BOOK, the general name of almost every literary composition; but, in a more limited sense, is applied only to such compositions as are large enough to make a volume. As to the origin of books or writing, those of Moses are undoubtedly the most ancient that are-extant: But Moses himself cites many books that behoved to be wrote before his time. See CHARACTER.
Of profane books, the oldest extant are Homer's poems, which were so even in the time of Sextus Empiricus; though we find mention in Greek writers of seventy others prior to Homer; as Hermes, Orpheus, Daphne, Horus, Linus, Musaeus, Palamedes, Zoroaster, &c.; but of the greater part of these there is not the least fragment remaining; and of others the pieces which fo under their names are generally held by the learned, to be suppositious.
Several sorts of materials were used formerly in making books: Plates of lead and copper, the barks of trees, bricks, stone, and wood, were the first materials employed to engrave such things upon as men were willing to have transmitted to posterity. Josephus speaks of two columns, the one of stone, the other of brick, on which the children of Seth wrote their inventions and astronomical discoveries: Porphyry makes mention of some pillars, preserved inCrete, on which the ceremonies prcatised by Corybantes in their sacrafices were recorded. Hesiod's works were originally written upon tables of lead, and deposited in the temple of Muses, in Boeotia: The ten commandments, delivered to Moses, were written upon stone; and Solon's laws upon wooden planks. Tables of wood, box, and ivory, were common among the ancients: When of wood, they were frequently covere with waxs, that people might write on them with more ease, or blot out what they had written. The leaves of the palm-tree were afterwards used instead of wooden planks, and the finest and thinnest part of the bark of such trees, as lime, the ash, the mapple, and the elm; from hence comes the word liber, which signifies the inner bark of the trees: and as these barks were rolled up, in order to be removed with greater ease, these rolls were called volumen; a volume; a name afterwards given to the like rolls of paper or parchment.
Thus we find books were first written on stones, witness the Decalogue given to Moses: Then on the parts of plants, as leaves chiefly of the palm-tree; the rind and barks, especially of the tilia, or phillyrea, and the Egyptian papyrus. By degrees wax, then leather were introduced, especially the skins of goats and sheep, of which at length parchment was prepared: Then lead came into use; also linen, silk, horn, and lastly paper itself.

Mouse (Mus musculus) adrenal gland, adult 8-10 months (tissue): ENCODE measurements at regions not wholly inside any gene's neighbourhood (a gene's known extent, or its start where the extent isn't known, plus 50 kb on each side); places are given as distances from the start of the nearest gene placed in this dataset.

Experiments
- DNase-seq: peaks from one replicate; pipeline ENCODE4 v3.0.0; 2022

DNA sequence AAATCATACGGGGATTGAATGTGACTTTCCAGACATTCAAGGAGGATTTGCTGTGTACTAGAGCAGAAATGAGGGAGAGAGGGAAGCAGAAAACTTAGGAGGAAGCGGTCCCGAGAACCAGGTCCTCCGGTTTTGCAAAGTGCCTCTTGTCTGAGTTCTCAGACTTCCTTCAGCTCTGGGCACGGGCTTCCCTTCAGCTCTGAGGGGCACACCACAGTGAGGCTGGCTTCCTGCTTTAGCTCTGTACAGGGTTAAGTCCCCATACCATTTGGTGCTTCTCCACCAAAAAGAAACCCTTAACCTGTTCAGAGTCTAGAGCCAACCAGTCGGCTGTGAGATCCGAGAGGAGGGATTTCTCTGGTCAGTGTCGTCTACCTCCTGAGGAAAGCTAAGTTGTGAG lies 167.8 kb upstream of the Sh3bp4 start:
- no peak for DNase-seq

The first books were in the form ofblocks and tables; but as flexible matter came to be wrote on, they found it more convenient to make their books in the form of rolls: These were composed of several sheets, fastened to each other, and rolled upon a stick, or umbilicus; the whole making a kind of column, or cylinder, which was to be managed by the umbilicus as a handle, it being reputed a crime to take hold of the roll itself: The outside of the volume was called frons; the end of the umbilicus, cornua , which were usually carved, and adorned with silver, ivory, or even gold and precious stones: The title was struck on the outside; the whole volume, when extended, might make a yard and a half wide; and fifty long. The form which obtains among us the square, composed of seperate leaves; which was also known as, though little used, by ancients.
To the form of books belongs the internal economy, as the order and arrangements of points and letters into line and pages, with margins and other appurtenants: This has undergone many varieties; at first the letters wee only divided into lines, then into seperate words, which, by degrees, were noted with accents, and distributed, by points and stops, into periods, paragraphs, chapters, and other divisions. In some countries, as among the orientals, the lines began from right and ran leftward; in others, as the northern and wetern nations, from left to right; others, as the Greeks, followed both directions, alternately going in one, and returning in the other, called, boustrophendon: In most countries, the lines run from one side to the other; in some, particularly the Chinese, from top to bottom. See Composition.
Addendum to the article BOOK.
All foreign bound books pay duty on importation 14s. for every 112lb. As to unbound books, they are commonly entered by the hundred weight, and pay, in French 13s. 6.45d. but if from any other country, only 7s. 7.20d. It is also to be observed, that all popish books are prohibited to be imported; as are all English books printed abroad, unless with the consent of the proprietor of the copy.
(The above taken from vol. I of the ENCYCLOPAEDIA BRITANNICA 1771)